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Lupus Awareness

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What is Lupus? 

Lupus is an autoimmune disease that triggers inflammation in different tissues of the body. Autoimmune diseases occur when the body’s immune system attacks its own tissues.1

  • What are the Signs and Symptoms of Lupus?
  • Different Types of Lupus
  • What Can Trigger Flare-Ups of Lupus?
  • Treating and Managing Lupus
  • Incidence and Prevalence of Lupus
  • Mortality
  • Annual Cost of Lupus
  • References

Lupus symptoms vary from one person to another. Among some people, symptoms come and go. Different symptoms may also appear at different times over the course of the disease. The most common signs and symptoms of lupus include:

  • Butterfly-shaped rash across cheeks and nose
  • Extreme fatigue
  • Headaches
  • Painful or swollen joints
  • Fever
  • Anemia
  • Swelling (edema) in feet, legs, hands and/or around eyes
  • Chest pain during deep breathing
  • Sun or light sensitivity
  • Hair loss
  • Abnormal blood clotting

Many of these symptoms mimic those of other connective tissue diseases, such as rheumatoid arthritis, scleroderma, and sjögren’s syndrome.2

There are several forms of lupus. Learn more about each type below.

  1. Systemic Lupus Erythematosus (SLE) is the most common and serious form of lupus. SLE is an autoimmune disease in which the immune system attacks its own tissues and causes widespread inflammation and tissue damage in the affected areas. SLE affects the joints, skin, brain, lungs, kidneys, and blood vessels.1
  2. Drug-Induced Lupus Erythematosus (DILE) is similar to SLE, but occurs as the result of an overreaction to certain medications. Symptoms usually occur 3 to 6 months after starting a medication, and disappear once the medicine is stopped.1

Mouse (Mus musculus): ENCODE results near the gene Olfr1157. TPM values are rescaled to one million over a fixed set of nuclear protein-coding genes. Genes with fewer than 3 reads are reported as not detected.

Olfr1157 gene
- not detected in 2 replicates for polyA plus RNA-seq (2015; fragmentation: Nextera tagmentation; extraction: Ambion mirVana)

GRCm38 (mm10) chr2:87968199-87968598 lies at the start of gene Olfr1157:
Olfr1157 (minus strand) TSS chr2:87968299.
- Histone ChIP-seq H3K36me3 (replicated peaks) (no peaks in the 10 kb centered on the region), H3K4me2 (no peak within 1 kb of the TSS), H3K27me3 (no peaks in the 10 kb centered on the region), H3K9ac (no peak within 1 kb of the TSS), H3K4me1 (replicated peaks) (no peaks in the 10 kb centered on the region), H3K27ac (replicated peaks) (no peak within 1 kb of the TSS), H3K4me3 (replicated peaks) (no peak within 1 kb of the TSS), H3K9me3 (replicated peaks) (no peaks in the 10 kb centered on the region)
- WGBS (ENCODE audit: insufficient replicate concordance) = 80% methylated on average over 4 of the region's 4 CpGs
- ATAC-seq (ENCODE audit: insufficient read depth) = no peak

3. Cutaneous Lupus is lupus that affects the skin in the form of a rash or lesions. This type of lupus can occur on any part of the body, but usually appears where the skin is exposed to sunlight.1
  4. Neonatal lupus occurs when an infant passively acquires auto-antibodies from a mother with SLE. The skin, liver, and blood problems resolve by 6 months, but the most serious sign—congenital heart block—requires a pacemaker and has a mortality rate of about 20%.1

Known triggers of lupus can include ultraviolent rays from the sun and fluorescent light bulbs; infections, colds, or viral illnesses; exhaustion or emotional stress; and anything that causes physical stress to the body, such as surgery, injury, pregnancy and childbirth.2

There is no known cure for lupus; however, medical interventions and lifestyle changes can help patients living with lupus treat and manage symptoms.

It is estimated that at least 1.5 million Americans are living with some form of lupus; however, the actual number may be higher.1 Each year more than 16,000 new cases of lupus are reported across the country.3 Although women of childbearing age are more likely to develop lupus, men, children, and teenagers can develop lupus, too.3 Most people with lupus develop the disease between the ages of 15-44.3  Non-Hispanic Whites are less likely to develop lupus compared to all other racial/ethnic groups.3

Using death certificates for US residents, SLE was identified as the underlying cause of death for an average of 1,034 deaths from 2010–2014. SLE was identified as a contributing cause of death (one of multiple causes of death, including underlying cause of death) for an average of 1,803 deaths during that 4-year-period.1

According to the Lupus Foundation of America, it is believed that between 10-15 percent of people with lupus will die prematurely due to complications of lupus.2

According to the Lupus Foundation of America, the average annual direct health care cost of patients with lupus was $12,643 in 2008.2

  1. Centers for Disease Control and Prevention (CDC), 2017
  2. Lupus Foundation of America, 2016,  
  3. National Resource Center on Lupus, 2017